What Does Hitler Have To Do With New Jersey Child Custody Case
Did and should New Jersey parents who named one of their children Adolf Hitler — and another after the white supremacist Aryan Nation movement — lose their children because of their actions?
That’s a child custody debate being played out now in New Jersey.
The Huffington Post recently reported on the legal battle being waged by the parents who in 2008 had their children removed from their home. The state of New Jersey says it removed the children because of alleged abuse and parental incompetence. The parents disagree, saying that the only reason their children were removed was because of their controversial names.
According to sources, the parents have been picketing outside of a child services office in New Jersey in an effort to have their children removed from the state foster care system and placed back in their home. The parents earlier had told NBC 10 that a New Jersey court cleared them of any abuse or neglect charges. The children, though, have not yet been returned to the parents’ custody.
This child custody case, not surprisingly, has stirred up plenty of emotion and shock in New Jersey and across the country. Some wonder whether the parents have had their right to free speech denied. After all, these critics argue, parents have the right to name their children whatever they’d like, right?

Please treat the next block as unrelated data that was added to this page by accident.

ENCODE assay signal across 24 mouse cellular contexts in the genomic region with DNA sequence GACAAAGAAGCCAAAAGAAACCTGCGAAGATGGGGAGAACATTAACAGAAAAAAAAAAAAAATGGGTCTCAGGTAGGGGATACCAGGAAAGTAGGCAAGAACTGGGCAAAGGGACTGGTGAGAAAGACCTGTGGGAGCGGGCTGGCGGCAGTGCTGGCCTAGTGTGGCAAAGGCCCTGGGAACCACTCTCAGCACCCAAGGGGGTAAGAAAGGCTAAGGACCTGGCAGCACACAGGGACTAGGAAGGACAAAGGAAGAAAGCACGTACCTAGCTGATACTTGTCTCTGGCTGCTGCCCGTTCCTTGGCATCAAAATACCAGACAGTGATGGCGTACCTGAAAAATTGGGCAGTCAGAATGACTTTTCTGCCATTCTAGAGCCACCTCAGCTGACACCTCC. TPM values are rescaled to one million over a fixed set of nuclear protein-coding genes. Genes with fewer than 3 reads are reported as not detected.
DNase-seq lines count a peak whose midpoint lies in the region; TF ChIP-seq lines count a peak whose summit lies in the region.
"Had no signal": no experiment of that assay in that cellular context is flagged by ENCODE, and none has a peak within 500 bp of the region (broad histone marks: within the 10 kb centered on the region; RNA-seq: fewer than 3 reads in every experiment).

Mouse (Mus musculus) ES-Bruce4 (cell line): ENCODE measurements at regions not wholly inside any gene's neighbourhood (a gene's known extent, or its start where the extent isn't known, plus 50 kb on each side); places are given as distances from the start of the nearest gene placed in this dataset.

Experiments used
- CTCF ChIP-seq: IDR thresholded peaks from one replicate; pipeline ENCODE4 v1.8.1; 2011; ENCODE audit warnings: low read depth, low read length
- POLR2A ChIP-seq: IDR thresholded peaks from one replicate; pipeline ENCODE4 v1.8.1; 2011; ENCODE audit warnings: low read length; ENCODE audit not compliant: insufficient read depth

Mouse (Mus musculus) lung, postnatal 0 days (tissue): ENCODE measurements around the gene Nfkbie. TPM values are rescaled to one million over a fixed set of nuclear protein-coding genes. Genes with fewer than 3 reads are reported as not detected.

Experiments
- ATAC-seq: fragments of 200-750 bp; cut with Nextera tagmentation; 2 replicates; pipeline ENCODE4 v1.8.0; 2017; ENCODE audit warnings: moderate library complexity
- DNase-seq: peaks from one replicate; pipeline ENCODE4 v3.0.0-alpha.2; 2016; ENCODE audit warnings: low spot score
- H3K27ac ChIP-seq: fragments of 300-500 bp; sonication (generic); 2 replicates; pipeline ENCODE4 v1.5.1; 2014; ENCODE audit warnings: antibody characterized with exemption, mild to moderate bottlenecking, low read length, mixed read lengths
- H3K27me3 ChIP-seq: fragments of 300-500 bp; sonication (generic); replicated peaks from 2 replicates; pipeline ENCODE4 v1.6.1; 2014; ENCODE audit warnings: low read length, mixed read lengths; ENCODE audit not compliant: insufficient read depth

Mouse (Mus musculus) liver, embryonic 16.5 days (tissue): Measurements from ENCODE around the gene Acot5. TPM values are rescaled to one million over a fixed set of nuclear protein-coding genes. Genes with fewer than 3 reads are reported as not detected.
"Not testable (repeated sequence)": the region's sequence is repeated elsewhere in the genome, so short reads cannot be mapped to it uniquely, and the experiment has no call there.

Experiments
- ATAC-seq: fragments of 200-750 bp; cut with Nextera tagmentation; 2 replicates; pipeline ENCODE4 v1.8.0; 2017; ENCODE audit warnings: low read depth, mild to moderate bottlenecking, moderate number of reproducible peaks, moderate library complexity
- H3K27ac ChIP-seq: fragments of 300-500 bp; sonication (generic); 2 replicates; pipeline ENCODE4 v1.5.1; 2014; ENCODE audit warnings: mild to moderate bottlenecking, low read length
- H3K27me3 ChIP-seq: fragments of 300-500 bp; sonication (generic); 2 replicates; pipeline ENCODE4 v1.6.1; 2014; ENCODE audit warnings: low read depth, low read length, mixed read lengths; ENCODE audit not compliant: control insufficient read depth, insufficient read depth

Many take the other view, preferring to stay on the side of keeping children in state custody. We don’t know enough about the alleged abuse and related charges in order to safely assume where the kids are or are not the safest. The state can rarely be too careful in cases of possible child abuse.
It’s still unclear whether these parents will get their children back, or whether the children are better off living in their parents’ homes. But the controversry over this child custody case is certain to continue no matter what happens.
The Huffington Post: “Deborah And Heath Campbell, Parents Of Adolf Hitler And JoyceLynn Aryan Nation, Fight To Get Their Kids Back,” Oct. 27, 2011